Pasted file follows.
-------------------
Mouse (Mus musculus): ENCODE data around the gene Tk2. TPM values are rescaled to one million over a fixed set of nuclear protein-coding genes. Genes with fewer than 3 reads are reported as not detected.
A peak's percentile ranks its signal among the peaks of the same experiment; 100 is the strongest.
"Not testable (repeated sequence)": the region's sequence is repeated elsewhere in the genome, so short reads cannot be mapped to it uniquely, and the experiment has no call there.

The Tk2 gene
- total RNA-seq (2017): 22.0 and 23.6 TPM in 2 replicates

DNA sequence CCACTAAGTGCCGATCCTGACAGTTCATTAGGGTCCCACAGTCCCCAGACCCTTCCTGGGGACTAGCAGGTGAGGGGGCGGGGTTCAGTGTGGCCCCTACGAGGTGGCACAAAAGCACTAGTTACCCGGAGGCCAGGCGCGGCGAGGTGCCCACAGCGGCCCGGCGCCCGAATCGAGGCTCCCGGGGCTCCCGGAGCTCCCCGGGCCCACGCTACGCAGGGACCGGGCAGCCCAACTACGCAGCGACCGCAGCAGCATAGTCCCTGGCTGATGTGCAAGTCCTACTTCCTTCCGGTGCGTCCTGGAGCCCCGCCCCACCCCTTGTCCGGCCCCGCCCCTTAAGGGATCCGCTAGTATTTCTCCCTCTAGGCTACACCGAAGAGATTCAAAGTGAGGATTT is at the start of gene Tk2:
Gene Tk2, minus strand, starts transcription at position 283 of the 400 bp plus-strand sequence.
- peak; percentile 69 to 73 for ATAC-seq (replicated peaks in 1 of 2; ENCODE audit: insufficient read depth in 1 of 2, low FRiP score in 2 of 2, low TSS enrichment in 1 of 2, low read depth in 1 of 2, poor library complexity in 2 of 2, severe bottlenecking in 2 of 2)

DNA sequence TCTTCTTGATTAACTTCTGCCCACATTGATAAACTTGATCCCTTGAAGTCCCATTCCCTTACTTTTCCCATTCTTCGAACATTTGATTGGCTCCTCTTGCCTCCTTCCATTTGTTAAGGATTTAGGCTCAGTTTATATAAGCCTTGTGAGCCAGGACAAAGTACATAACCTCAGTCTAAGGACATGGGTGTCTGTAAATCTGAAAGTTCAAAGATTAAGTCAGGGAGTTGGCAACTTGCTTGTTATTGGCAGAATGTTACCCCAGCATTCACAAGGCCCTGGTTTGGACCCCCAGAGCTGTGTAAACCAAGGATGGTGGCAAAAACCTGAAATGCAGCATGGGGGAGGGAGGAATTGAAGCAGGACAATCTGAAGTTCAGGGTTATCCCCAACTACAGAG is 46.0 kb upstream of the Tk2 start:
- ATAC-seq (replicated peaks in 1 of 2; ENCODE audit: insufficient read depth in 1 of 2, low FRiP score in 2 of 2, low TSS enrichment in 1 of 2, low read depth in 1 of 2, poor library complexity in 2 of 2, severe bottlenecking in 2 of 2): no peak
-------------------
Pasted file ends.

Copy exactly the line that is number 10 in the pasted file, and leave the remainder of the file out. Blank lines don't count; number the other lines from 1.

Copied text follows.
- ATAC-seq (replicated peaks in 1 of 2; ENCODE audit: insufficient read depth in 1 of 2, low FRiP score in 2 of 2, low TSS enrichment in 1 of 2, low read depth in 1 of 2, poor library complexity in 2 of 2, severe bottlenecking in 2 of 2): no peak